As I said above, I will play absolutely anything so I spend a lot of time with the games you get as part of PSN Plus. Which is great, if you’ve got a Playstation… less so if you don’t, or if you’re interested in a specific title. This is where services like Boomerang Rentals comes in. Cheaper than second hand, this is a great way to share resources. I was skeptical about the packaging until I tried it out, but it’s reused on the return journey so the only waste at your end is a slim strip of plastic.

Of course, if you have a PC, you do have other options – my favourite being Abandonware – basically the Project Gutenberg of the video-game world, this site collects old games and makes them available for download.

If you’re not sure where to start, my nostalgic self absolutely recommends Utopia: The Creation of a Nation.

It goes without saying that playing video games uses electricity, but turning off the TV and any other paraphanalia you might have attached (amp, console etc.) when you’re not playing can go a long way to helping reduce the power consumption.

Crafting

My crafting skills have saved me so much money over the years and have kept so many of my textiles in circulation when they would otherwise have been binned.

I knit well, can crochet a little, and can mash stuff through a sewing machine if I need to. These can be really expensive hobbies, if you buy everything new, but as above, second-hand is a great way to keep things sustainable and affordable.

That said, with yarn, I’m a real pushover. I reason with myself that with yarn, you should divide the cost by three because you’re getting:

  1. The yarn – a beautiful item in its own right (the stuff in this picture came from GamerCrafting).
  2. The joy of working it – literal hours of entertainment.
  3. The finished item – a unique piece of art.

I do buy a lot of my yarn at the charity shop, but when I do want to splash out on something special, I tend to go for independant weavers/dyers, or an ethical store like Yarn Yarn (the banana yarn is especially scrumptious).

***

Obviously, this list isn’t exhaustive – I included foraging in with walking when it really deserves its own post, for example. But I wanted to highlight that there are loads of low-cost, low-impact hobbies out there, as well as ways to make things you might already be doing a little more earth-friendly.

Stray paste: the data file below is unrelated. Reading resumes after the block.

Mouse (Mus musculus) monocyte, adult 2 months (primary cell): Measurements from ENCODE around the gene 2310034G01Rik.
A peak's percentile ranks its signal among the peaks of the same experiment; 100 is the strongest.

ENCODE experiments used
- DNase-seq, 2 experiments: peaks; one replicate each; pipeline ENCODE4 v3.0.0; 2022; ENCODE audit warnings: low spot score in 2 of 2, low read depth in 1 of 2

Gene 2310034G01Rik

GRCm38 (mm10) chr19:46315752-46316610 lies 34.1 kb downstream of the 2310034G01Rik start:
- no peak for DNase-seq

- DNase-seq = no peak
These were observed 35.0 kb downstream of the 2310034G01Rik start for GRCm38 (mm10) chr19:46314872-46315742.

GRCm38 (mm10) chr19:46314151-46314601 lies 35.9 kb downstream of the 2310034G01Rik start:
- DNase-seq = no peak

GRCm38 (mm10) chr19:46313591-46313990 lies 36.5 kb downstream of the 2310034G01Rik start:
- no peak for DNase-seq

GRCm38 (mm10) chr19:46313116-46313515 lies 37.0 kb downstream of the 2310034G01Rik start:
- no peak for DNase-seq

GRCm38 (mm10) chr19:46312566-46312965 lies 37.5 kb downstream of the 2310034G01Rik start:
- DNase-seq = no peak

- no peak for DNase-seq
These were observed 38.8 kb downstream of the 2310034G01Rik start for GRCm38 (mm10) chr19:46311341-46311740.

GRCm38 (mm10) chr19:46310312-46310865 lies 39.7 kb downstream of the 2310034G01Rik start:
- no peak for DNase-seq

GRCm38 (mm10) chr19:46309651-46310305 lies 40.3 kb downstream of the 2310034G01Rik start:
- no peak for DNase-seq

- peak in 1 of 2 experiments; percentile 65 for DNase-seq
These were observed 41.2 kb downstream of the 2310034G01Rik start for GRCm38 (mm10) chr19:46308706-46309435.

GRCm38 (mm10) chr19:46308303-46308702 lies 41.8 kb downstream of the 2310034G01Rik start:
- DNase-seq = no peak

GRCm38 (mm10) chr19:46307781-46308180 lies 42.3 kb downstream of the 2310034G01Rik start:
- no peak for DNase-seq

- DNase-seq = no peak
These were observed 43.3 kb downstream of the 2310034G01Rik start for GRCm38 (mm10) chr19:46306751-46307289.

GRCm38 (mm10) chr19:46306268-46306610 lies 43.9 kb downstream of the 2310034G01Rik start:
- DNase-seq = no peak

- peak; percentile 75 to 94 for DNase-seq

How do you pass the time?

In the bathroom – a big, long, text-heavy post

When I first started writing this blog, I mentioned that I’d like to reduce our waste in the bathroom.

So far, we’ve managed to make quite a few changes:
– Soap bars instead of plastic bottles
– Shampoo bars instead of the liquid alternative
– a menstrual cup instead of tampons/pads
– paper-stemmed cotton buds
– using crystal deoderant – it lasts years!
– not using seperate body wash or conditioner
– using vinegar to clean with

A lot of these alterations were driven by cost – bars of soap and shampoo last so much longer than liquid versions and the menstrual cup was a superb investment*.

I’ve used PitROK crystal deoderant for over a decade now and have only had to replace my stick once (because I lost it!) in that whole time. So, even though Boots has it sitting at £6.59, it’s definitely a worthwhile investment and saves money long-term. It does have a plastic ‘sleeve’ – for lack of a better word – but you can buy a plastic-free crystal deoderant from Salt Of The Earth. When my current PitROK stick finally runs out, I’ll be replacing it with this – it’s £4.85, so slightly cheaper. Do bear in mind, though that it’s 75g vs 100g of the PitROK.

So far, so good. Until you bear in mind that at the same time, we still use an electric toothbrush, Aldi’s own brand of dental floss and Tesco Essentials plastic-tubed toothpaste so there’s still considerable work to do.

Let’s not even start on my contact lenses…

Anyway. Going forward. What can I change?

I don’t remeber how much exactly the Aldi floss cost, and unfortunately I can’t find it online, but I did get two dispensers full in one pack and I seem to recall it costing between £1.99-£2.99 (though I could be wrong). According to MySupermarket**, expensive Oral B dental floss costs £2 for 50m at Tesco, making it 4p per metre.